During the property market's heated phase, home owners saw the value of their houses soar without having to do so much as lift a paintbrush - but the sands have shifted.
Even long time property investor Olly Newland is surprised at the "rapidity and violence" of the burst property bubble.
Damage has so far been worst for developers and high-end properties, where he has seen 50 per cent losses.
But with house prices still falling in the short term, ordinary owners' and buyers' home equity will also be eroded for a while, says ASB chief economist Nick Tuffley. The end of a property boom is not the time to be highly geared, says Kieran Trass, author of The Property Cycle. Low equity is lost quickly in a falling market.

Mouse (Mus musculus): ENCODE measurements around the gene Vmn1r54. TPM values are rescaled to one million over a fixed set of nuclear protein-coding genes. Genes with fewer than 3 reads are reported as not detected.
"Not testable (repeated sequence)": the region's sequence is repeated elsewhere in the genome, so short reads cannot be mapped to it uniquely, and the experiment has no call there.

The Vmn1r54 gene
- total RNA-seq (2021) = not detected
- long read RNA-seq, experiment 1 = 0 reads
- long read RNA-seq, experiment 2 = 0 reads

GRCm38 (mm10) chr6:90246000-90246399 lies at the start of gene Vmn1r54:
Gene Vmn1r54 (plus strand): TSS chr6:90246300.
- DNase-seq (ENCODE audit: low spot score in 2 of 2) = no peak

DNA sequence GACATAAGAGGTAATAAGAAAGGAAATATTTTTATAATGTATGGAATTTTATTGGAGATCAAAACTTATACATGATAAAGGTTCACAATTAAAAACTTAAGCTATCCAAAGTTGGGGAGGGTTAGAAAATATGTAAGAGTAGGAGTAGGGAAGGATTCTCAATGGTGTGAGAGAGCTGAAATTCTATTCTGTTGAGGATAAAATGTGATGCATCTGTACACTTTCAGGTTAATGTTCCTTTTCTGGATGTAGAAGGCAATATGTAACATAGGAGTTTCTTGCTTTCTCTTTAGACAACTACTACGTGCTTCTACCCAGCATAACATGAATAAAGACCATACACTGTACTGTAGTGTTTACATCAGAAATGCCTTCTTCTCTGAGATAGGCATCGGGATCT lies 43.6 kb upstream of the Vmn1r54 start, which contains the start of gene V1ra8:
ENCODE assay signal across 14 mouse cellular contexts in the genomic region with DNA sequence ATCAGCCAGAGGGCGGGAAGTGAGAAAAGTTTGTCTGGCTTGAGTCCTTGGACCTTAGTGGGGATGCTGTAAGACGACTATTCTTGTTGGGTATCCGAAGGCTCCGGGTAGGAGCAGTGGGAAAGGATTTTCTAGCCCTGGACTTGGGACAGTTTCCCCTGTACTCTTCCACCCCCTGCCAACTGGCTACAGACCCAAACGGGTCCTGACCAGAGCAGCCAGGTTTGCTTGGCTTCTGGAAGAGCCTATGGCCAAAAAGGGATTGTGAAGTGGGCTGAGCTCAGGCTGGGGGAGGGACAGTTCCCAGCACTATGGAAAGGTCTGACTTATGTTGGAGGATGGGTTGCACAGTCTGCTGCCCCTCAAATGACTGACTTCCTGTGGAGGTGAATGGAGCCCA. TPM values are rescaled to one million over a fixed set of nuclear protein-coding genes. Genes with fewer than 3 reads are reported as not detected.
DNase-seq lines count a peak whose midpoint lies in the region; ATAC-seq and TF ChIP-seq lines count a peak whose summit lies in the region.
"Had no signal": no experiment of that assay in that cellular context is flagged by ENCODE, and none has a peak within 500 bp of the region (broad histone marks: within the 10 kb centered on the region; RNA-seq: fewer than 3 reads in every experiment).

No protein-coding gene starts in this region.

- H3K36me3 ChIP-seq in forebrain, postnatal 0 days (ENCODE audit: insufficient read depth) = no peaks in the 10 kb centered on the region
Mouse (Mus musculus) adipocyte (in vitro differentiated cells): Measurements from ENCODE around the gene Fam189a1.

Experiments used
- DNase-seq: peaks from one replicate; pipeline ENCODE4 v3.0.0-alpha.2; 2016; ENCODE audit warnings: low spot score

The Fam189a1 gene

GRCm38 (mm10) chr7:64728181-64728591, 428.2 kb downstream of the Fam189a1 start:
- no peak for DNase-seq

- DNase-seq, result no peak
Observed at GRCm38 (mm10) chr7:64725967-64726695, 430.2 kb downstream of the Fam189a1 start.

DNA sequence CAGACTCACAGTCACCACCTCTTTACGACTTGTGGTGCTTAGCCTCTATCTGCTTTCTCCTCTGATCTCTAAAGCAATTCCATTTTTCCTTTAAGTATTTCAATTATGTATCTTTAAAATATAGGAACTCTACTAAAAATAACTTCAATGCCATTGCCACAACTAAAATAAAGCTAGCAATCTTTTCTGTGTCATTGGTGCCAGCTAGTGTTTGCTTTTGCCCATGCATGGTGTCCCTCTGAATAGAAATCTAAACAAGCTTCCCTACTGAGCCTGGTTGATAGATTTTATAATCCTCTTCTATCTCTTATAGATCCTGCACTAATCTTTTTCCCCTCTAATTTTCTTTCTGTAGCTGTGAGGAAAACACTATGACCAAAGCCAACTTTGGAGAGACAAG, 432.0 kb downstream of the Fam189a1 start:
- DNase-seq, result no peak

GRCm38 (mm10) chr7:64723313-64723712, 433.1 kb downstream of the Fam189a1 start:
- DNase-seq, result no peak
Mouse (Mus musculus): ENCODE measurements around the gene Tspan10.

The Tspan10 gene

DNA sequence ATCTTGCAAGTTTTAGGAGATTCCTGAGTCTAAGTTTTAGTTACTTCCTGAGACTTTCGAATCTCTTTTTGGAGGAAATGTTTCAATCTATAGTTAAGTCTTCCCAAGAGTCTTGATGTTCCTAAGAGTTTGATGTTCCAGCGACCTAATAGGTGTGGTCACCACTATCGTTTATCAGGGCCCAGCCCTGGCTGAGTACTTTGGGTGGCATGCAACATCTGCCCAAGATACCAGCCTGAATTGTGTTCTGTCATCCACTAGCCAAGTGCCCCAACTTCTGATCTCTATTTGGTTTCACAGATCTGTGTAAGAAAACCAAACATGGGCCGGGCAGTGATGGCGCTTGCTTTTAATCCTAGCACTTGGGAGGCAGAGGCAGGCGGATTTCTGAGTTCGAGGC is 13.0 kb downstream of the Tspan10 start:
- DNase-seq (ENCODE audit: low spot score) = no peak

Having negative equity doesn't matter if you can pay the mortgage bill. But if your circumstances change and you are forced to sell then it becomes a personal tragedy.
Tuffley advises home buyers to leave a buffer in their budget to allow for the risk of higher debt servicing costs and unexpected developments.
Newland says the only guaranteed capital growth comes from buying under market valuation at the outset. But a good way to shore up your home's value in the falling market is to get your hands dirty and add value the old fashioned way: with cost effective renovations.
Newland's rule of thumb is get a $3 return for every dollar he puts in.
You can calculate this by getting a property valued as it is, together with an estimate of how much the value will increase by when the planned renovations are complete.
As well as creating capital gain when the market has stopped doing it for you, strategically enhancing your home now means it will be in prime position to go on the market if you decide to sell and want to get the best price possible. Buyers have now ramped up their due diligence, getting building and council reports, says Chris Eves, Lincoln University's property studies professor. If they find anything wrong with a property, they will use it to reduce the price.